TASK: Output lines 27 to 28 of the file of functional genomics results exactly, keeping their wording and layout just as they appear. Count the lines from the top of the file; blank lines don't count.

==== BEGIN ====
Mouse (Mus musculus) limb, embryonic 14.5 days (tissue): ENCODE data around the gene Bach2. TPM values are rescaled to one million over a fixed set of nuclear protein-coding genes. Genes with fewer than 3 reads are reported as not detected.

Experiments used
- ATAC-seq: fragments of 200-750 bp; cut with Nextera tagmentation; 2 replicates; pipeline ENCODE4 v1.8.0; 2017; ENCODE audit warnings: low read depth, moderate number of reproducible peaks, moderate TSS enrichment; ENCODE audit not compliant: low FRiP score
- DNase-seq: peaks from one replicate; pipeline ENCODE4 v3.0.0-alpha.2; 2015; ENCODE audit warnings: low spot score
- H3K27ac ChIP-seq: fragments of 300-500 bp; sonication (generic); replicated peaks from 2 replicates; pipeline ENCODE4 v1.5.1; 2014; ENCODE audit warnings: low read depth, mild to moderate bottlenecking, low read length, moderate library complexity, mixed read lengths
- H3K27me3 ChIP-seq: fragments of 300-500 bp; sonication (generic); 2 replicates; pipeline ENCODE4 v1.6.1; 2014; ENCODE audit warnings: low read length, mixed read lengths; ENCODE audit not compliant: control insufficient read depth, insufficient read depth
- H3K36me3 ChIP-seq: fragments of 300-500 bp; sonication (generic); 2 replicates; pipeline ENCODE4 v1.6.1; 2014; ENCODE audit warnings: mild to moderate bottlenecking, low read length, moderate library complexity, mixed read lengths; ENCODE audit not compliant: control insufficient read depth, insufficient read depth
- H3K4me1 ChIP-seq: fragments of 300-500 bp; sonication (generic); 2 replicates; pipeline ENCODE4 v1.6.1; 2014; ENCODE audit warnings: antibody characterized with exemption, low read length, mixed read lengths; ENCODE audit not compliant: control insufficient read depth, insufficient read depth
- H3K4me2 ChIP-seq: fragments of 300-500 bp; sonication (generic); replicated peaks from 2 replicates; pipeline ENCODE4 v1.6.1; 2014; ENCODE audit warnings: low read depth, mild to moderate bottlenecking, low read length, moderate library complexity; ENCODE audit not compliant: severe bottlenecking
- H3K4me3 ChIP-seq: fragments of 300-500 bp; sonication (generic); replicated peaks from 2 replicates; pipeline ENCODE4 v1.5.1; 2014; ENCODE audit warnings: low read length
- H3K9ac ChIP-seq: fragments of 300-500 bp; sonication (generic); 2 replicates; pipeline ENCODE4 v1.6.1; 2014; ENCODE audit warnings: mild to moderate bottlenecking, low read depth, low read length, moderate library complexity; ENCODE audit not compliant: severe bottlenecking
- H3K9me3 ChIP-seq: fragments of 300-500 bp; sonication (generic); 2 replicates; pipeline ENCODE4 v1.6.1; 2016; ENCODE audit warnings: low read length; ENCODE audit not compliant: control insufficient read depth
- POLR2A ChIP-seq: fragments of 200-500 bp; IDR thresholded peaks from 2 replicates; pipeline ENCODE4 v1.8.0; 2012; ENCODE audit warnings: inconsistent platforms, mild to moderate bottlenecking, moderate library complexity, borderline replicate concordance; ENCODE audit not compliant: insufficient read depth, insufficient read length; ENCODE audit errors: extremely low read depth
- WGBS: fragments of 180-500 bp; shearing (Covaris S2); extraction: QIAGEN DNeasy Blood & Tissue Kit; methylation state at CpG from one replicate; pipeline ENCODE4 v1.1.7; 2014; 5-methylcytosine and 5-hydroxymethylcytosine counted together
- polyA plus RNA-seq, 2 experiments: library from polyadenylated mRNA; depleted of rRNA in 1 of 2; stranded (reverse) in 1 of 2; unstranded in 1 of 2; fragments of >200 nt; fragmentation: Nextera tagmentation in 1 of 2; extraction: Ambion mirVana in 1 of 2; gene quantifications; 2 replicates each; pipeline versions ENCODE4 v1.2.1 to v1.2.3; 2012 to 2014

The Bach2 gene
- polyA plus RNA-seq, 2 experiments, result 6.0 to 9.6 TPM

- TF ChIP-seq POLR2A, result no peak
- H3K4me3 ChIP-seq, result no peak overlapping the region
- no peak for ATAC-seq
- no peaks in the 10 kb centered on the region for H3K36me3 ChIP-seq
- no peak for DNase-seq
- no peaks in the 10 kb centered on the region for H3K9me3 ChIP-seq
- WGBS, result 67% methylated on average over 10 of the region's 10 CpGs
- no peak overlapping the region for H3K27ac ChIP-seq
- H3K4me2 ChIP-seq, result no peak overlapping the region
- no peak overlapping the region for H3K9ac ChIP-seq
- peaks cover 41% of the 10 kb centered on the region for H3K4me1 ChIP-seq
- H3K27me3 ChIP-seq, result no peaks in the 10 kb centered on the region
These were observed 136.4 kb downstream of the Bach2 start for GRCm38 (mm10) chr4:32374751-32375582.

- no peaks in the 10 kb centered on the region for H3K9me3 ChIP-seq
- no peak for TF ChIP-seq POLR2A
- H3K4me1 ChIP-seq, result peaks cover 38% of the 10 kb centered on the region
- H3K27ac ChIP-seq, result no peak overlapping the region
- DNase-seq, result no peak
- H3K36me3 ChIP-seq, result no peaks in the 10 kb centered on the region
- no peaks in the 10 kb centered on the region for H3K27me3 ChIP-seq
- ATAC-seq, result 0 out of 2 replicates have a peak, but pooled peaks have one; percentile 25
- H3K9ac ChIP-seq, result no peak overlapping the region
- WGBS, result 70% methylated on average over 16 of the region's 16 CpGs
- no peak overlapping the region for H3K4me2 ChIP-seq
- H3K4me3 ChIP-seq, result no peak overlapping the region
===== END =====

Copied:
- no peak overlapping the region for H3K9ac ChIP-seq
- peaks cover 41% of the 10 kb centered on the region for H3K4me1 ChIP-seq